Laptop HDD swap and Keyboard replacement

I don’t think I’ve mentioned in any previous posts where I get my spare parts and components for repairs. Generally I’ll use PC World if the customer wants a swift repair, as I can pick parts up when I’m in Leeds or Wakefield the same day. If they’re not in quite as much of a rush then I’ll order it online either using scan, ebuyer or Dabs (though I’ve gone off Dabs after a recent problematic order) and get it delivered, which usually ends up being cheaper. I’ll always provide the receipt too so they can see I haven’t over charged. Very occasionally the customer I’m working for has already gone out of their way to get the replacement parts, which is fantastic for me as it saves me time and effort!

That was the case here. A HP Laptop with a dying hard drive, full of bad sectors, and a keyboard that won’t type certain letters after having tea spilt on it, which is a surprisingly common problem!

Along with having the laptop dropped off to me, I had the spare keyboard and spare SATA hard drive in the same bag.

“Fantastic! This should be easy.” I think to myself.

First of all let’s get the hard drive in place. There are two ports on the back, one for a spare drive (to expand capacity) and one for the system drive. Unscrewing the plate on the back reveals a sata drive in a ‘caddy’; the metal case thingy shown below along with an adapter to connect the SATA drive up.


Old drive removed and new drive ready to be put in caddy.


Now to  slot this back in place and screw the casing back on.


All sorted, now on to the keyboard. As with most modern laptops there’s one screw holding the keyboard in place in the back, then underneath the battery there are six smaller screws that keep the fascia ABOVE the keyboard in place. After unscrewing all of these and putting them somewhere safe (away from my very curious cat) it’s time to flip the laptop over and force off the fascia.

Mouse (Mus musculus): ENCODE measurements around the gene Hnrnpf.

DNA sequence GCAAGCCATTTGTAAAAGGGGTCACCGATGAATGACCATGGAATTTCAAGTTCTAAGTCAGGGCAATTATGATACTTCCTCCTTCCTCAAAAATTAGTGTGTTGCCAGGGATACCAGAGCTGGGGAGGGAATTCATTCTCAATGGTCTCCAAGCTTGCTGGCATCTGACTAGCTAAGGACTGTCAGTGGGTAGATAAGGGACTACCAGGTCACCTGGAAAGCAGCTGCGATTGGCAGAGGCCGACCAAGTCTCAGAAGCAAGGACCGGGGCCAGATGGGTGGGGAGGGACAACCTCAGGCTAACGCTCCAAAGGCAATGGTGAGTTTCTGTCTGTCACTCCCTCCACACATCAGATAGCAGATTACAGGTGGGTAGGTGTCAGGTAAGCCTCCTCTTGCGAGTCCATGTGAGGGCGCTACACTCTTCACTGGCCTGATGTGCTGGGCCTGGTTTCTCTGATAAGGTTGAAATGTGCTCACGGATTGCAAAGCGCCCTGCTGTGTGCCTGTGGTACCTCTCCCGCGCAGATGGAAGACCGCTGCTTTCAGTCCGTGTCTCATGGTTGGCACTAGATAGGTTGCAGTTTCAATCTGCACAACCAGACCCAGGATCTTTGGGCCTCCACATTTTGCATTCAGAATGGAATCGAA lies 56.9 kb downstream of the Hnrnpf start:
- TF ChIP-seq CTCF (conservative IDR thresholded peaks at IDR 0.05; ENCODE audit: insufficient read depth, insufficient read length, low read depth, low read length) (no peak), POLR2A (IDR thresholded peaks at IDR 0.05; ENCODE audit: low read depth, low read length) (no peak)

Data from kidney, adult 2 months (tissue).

After putting a bit of pressure under it and leavering it upwards the fascia pops off. A little MORE pressure was required than usual, the tea that had been spilt had dried and become exceedingly sticky! Once the fascia was lifted I could undo three more screws that held the keyboard in place.

Time to lift the keyboard out, again a little force was required as the tea had stuck the keyboard to the metal plate underneath. As a quick aside tea is actually quite pleasant to deal with, the worst repair like this I had to do was over Christmas when someone had spilt Baileys liquer all over the keyboard. It had pooled underneath and had hardened like cement!

Anyway, with some effort the keyboard was lifted upwards and the ribbon cable removed from the motherboard.

A good habit I’ve developed when replacing keyboards is to give things a bit of a clean before slotting in the new one. So some cleaning alcohol and a bit of elbow grease later and we’ve gone from this:


to this:


Not perfect but considerably better. Time to slot in the new keyboard.


All in place and time to reverse the above process. I put the three screws back in to lock the keyboard in place, pushed the fascia down, and screwed it back on. The locking screw for the keyboard was the last part. Done!

Now to check the keyboard works and the hard drive have been picked up. I turned on the laptop and switched to the bios screen, the keyboard worked fine and a quick gander through the bios screens showed the hard drive had been picked up.